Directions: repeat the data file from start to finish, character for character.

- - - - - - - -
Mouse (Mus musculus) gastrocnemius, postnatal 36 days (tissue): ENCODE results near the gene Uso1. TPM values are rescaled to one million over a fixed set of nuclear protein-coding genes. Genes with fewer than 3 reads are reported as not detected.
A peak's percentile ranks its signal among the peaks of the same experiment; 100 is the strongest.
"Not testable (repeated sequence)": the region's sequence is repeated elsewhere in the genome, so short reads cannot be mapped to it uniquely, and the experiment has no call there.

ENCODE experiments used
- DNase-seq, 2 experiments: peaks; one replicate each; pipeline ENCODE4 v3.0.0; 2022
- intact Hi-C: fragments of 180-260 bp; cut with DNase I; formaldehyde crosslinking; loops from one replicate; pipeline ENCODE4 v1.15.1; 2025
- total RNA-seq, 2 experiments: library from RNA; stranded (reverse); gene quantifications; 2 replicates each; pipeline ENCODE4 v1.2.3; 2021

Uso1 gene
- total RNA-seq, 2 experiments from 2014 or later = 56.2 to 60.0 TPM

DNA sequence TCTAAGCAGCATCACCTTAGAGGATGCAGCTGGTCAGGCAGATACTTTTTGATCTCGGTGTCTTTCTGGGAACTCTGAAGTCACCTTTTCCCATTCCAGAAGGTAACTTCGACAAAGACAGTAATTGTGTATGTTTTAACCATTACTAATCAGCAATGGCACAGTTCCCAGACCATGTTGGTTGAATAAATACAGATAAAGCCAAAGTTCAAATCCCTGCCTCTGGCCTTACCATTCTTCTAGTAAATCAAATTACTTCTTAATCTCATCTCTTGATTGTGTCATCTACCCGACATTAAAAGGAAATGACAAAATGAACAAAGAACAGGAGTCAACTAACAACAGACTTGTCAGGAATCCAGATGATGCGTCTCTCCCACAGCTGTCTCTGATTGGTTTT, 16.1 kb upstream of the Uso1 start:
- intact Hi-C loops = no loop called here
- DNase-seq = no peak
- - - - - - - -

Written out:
Mouse (Mus musculus) gastrocnemius, postnatal 36 days (tissue): ENCODE results near the gene Uso1. TPM values are rescaled to one million over a fixed set of nuclear protein-coding genes. Genes with fewer than 3 reads are reported as not detected.
A peak's percentile ranks its signal among the peaks of the same experiment; 100 is the strongest.
"Not testable (repeated sequence)": the region's sequence is repeated elsewhere in the genome, so short reads cannot be mapped to it uniquely, and the experiment has no call there.

ENCODE experiments used
- DNase-seq, 2 experiments: peaks; one replicate each; pipeline ENCODE4 v3.0.0; 2022
- intact Hi-C: fragments of 180-260 bp; cut with DNase I; formaldehyde crosslinking; loops from one replicate; pipeline ENCODE4 v1.15.1; 2025
- total RNA-seq, 2 experiments: library from RNA; stranded (reverse); gene quantifications; 2 replicates each; pipeline ENCODE4 v1.2.3; 2021

Uso1 gene
- total RNA-seq, 2 experiments from 2014 or later = 56.2 to 60.0 TPM

DNA sequence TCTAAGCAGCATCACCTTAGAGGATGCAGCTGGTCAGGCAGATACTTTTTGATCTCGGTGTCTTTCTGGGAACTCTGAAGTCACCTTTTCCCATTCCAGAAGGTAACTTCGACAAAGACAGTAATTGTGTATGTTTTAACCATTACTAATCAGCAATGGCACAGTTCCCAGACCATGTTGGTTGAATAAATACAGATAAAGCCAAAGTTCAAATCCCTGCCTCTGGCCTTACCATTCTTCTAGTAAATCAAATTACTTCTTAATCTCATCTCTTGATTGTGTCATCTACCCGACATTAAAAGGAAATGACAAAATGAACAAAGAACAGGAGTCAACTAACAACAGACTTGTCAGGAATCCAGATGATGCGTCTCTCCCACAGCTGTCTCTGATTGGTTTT, 16.1 kb upstream of the Uso1 start:
- intact Hi-C loops = no loop called here
- DNase-seq = no peak